Need for speed. Or is stillness key?

Most of us seem to believe that we need to move fast to build a better product, break things, decide quickly, and learn along the way. 

Where this is true in some cases, there seems to be a pattern that moving fast can fundamentally break things and that the (designs) decisions you made have such an impact that it’s hard to reverse the outcome.

Moving too fast means that we only think about the first order of consequences. We don’t think about the long-term impact.

In the UK, they did a study that tech workers would like to have more time and resources to think about the impact of the things they build:

Nearly two-thirds (63%) would like more opportunity to do so and three-quarters (78%) would like practical resources to help them. Currently, they rely most on their personal moral compass, conversations with colleagues and internet searches to assess the potential consequences of their work.

With new technologies like AI, we have whole new possibilities in front of us where we should learn from the past. That sometimes, we move to fast for the wrong reason. Only focussing on growth or ‘being first’ can be the source of this problem.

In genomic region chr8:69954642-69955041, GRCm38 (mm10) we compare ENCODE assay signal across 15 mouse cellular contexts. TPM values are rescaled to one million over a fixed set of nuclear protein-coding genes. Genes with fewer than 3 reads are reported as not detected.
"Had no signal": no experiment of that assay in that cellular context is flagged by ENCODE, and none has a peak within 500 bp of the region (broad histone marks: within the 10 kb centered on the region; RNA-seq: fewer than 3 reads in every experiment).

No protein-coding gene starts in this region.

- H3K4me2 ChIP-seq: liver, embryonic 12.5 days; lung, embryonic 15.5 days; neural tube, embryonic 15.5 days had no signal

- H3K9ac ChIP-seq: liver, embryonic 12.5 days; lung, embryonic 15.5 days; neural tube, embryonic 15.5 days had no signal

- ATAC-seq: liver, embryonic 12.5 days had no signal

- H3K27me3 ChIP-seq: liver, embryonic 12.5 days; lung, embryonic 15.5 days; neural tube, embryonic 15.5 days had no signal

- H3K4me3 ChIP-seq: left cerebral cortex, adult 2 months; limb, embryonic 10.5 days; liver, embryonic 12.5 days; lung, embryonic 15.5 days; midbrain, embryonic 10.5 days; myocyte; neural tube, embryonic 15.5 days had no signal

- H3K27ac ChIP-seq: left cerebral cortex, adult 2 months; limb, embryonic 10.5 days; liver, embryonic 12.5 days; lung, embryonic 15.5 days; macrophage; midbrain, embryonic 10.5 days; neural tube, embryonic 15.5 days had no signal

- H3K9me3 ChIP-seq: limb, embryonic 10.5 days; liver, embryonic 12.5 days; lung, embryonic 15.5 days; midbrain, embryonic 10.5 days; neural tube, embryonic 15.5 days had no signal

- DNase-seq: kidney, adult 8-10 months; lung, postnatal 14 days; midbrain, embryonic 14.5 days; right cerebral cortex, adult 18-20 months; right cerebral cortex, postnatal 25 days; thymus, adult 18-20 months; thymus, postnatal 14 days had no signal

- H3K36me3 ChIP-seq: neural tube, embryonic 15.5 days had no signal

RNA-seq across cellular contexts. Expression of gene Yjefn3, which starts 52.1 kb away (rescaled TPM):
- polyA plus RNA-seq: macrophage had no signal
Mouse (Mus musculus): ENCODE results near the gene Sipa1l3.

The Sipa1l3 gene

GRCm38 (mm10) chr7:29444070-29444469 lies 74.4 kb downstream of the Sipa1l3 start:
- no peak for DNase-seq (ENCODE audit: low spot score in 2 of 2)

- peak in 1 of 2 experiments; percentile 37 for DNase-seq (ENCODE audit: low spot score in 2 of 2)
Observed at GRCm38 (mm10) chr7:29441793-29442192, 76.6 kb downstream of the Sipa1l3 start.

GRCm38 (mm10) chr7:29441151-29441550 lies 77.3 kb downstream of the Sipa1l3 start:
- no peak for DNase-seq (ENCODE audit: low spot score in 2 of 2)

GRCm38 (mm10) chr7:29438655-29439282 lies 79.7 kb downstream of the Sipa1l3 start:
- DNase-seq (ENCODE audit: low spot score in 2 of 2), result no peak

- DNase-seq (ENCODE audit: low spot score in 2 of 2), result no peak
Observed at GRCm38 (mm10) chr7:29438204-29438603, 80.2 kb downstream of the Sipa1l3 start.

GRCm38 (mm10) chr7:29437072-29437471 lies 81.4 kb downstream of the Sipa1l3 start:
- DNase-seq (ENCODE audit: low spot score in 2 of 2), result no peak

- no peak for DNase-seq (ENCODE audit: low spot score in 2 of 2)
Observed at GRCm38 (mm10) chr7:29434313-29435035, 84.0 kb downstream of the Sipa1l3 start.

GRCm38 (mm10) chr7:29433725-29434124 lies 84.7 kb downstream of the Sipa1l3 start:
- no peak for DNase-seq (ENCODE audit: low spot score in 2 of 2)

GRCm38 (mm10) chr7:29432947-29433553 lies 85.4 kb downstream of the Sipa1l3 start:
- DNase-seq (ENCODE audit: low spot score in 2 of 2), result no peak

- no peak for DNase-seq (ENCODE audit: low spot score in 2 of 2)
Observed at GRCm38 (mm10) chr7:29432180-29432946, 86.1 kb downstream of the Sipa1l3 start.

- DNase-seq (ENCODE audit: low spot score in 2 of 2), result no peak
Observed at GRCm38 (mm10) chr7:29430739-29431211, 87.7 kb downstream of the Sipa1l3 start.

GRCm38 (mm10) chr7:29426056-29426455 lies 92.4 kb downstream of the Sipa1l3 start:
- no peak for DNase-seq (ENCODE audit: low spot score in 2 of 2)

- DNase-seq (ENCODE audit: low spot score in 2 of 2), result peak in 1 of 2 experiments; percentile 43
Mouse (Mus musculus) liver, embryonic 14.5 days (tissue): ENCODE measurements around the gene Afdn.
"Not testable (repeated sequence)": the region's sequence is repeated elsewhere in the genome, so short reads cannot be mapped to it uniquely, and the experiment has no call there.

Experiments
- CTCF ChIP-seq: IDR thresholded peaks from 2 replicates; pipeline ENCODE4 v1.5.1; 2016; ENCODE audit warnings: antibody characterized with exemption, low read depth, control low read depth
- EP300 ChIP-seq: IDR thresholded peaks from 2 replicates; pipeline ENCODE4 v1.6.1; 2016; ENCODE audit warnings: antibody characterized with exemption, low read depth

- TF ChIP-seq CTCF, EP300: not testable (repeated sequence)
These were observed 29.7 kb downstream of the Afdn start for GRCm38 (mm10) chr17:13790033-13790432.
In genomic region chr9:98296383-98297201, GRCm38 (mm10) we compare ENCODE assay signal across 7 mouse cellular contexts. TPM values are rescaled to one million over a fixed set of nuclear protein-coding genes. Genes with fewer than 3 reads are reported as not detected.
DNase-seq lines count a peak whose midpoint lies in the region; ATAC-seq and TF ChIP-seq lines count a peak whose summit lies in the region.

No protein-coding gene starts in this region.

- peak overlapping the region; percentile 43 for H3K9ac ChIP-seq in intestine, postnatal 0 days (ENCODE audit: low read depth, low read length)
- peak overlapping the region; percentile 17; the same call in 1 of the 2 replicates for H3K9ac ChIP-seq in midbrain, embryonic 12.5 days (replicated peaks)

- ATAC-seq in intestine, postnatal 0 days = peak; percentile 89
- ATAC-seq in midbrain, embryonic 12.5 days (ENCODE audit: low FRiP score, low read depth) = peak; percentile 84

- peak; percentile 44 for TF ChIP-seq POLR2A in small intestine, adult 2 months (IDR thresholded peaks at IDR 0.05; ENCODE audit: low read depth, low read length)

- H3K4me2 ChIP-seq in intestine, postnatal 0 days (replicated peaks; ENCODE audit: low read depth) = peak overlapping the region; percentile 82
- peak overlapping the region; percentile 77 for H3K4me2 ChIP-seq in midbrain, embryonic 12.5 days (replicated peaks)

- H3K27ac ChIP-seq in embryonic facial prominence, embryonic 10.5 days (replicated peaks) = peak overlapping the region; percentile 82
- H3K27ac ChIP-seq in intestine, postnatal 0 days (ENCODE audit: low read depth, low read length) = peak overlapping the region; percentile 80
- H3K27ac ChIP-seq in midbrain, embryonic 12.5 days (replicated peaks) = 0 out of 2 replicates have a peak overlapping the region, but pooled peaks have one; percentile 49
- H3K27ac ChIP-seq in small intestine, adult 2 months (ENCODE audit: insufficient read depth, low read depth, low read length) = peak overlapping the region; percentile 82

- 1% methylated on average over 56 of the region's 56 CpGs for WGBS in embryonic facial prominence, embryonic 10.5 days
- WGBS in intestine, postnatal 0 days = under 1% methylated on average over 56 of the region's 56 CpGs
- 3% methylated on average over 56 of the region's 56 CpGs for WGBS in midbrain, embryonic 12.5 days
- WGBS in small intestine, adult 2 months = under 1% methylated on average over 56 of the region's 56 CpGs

For example, 59% of people in the AI industry felt that what they are working on might be harmful for society. More than a quarter of those in AI who experienced such a situation quit their jobs as a result.

Moving too fast also means that we are too focused on the solution, instead of asking ourselves if we focus on the right problem. Elon Musk mentioned in an interview that if you have a hard time finding the correct answer, you should probably ask a different question.

Don’t get me wrong, I’m super optimistic about the potential of technology to address issues like climate change, the transformation of healthcare and education.

But to design meaningful solutions, we need to implement Second-order thinking into our workflow. Take time to think deeply about the long term impact of the things you build. This is difficult but necessary.

We need speed, but in this, stillness is key.